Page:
Viveka: the base of yoga knowledge
Viveka appears as one of the needed qualifications of the yoga student in the book Tattvabodha, along with three other qualifications.
It’s also considered one of the first steps to start understanding the lifestyle and philosophy that sustains yoga teachings, therefore it’s also mentioned during classes, satsangas and other studying moments.
Although it can be manageable to put it in one or two sentences, we want to go deeper. Keep reading and start to understand what Viveka is.
Viveka qualification: the art of discernment
The book of the great teacher Sri Shankaráchárya sets a group of requirements the yoga student must have to be able to have a spiritual practice and progress. The requirements are:
- Viveka, which stands for discrimination and right understanding;
- Vairagya, the detachment of the results of our actions;
- Six qualities: Shama (control over the mind); Dama (control over the sense and action organs); Uparama (to fulfil our own duties); Titiksa (deal with ups and downs with equanimity); Shraddha (to trust in the master); Samadhanam (to focus on the mind);
- Mumuksutvam, the wish for liberation.
To improve these qualifications, the student must be disciplined and have a strong commitment. Dedication must be present, which is transversal to both the physical side of yoga and the study and mind aspect of it.
The knowledge is there for everyone who wants to get rid of conditionings, patterns, judgments, so it’s worth to develop these qualifications. But what does it mean after all? In this article, we focus on the first one, Viveka.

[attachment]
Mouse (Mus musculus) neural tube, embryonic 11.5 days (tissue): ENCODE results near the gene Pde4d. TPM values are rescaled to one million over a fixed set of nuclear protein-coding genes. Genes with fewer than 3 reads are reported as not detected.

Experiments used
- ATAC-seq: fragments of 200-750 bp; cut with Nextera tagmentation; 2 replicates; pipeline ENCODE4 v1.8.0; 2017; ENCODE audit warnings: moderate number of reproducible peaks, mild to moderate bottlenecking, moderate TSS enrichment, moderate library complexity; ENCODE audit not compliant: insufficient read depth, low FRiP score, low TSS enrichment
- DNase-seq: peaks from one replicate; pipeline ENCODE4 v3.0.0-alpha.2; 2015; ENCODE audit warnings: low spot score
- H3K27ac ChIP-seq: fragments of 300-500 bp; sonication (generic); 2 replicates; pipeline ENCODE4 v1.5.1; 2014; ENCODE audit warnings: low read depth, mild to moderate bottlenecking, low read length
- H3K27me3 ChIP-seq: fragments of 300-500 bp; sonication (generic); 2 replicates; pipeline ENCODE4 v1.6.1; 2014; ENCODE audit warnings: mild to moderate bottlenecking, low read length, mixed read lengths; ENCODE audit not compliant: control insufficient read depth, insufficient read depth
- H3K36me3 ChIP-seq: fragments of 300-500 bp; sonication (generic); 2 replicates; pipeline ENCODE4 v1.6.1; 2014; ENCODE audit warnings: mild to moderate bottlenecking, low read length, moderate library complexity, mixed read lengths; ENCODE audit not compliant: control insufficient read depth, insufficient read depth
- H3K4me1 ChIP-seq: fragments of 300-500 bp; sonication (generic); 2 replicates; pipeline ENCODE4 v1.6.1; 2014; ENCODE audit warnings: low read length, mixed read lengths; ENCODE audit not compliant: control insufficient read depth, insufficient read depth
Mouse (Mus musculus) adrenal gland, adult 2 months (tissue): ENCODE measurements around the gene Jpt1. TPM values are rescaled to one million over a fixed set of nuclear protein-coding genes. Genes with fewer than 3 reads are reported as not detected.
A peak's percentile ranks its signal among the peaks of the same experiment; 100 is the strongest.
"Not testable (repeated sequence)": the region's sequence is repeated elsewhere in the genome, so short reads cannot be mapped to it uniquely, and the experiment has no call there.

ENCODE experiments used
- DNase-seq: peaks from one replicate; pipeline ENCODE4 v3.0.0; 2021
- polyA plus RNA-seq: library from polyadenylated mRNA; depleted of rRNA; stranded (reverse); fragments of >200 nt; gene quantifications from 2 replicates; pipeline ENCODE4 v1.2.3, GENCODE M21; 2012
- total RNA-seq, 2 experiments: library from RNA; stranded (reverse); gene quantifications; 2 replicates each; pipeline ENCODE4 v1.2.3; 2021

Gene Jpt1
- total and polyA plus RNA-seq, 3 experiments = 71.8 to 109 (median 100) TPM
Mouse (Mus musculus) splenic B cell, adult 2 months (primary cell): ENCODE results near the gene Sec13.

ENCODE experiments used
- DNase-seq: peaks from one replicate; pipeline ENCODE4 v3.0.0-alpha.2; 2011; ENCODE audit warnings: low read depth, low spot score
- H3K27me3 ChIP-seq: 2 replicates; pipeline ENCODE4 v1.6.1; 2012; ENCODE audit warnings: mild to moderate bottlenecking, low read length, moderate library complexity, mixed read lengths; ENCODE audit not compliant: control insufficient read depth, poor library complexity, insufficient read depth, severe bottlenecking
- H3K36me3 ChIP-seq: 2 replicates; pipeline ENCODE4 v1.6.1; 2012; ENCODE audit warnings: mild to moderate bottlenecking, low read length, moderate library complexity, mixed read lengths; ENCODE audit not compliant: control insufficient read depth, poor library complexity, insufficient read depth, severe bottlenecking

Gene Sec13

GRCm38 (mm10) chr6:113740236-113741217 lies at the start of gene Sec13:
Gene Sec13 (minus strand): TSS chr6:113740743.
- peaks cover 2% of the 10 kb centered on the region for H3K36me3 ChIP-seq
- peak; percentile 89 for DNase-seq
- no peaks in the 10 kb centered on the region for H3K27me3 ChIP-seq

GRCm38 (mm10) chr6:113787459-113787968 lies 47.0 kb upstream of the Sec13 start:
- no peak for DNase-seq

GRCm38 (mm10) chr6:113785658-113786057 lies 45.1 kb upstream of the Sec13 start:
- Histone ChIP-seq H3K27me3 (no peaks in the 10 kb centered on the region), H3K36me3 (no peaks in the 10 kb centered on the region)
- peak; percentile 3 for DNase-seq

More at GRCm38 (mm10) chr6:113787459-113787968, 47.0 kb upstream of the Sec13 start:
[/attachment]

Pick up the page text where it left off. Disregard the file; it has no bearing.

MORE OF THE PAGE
A qualified mind
Viveka is one of the qualifications we want to develop on the mind level. It consists of the ability to see the difference between the real and the unreal, and give balanced value to each. It is the capacity of knowing how to discern the eternal and the temporary.
Summarizing, Viveka is the discernment. It’s a key element on the spiritual path since we can’t get stuck giving energy and importance to the unreal things, to the temporary aspects of life.
According to the Vedanta, only the conscious is real. Our body and mind, the everyday life situations, are merely temporary and shouldn’t take our energy more than the necessary.
Viveka: the base of knowledge
When we say Viveka is the base of knowledge, we admit we are referring to the knowledge that leads to moksa, the freedom or liberation of the notion we are not enough, we are not complete, we are our fails.
We are lead through reasons, desires, and aversions in the eternal search for happiness. If we are not able to discern the real path from the unreal one, we’ll end up in a frustration cycle. More and more insecure and looking for joy, safety, and love in the wrong places.
Viveka is the ability to discern that we are everything we are looking for, we are enough already, we are the ultimate truth.
Everything has a beginning and an end, except for the consciousness present in everything and every one, our true essence.
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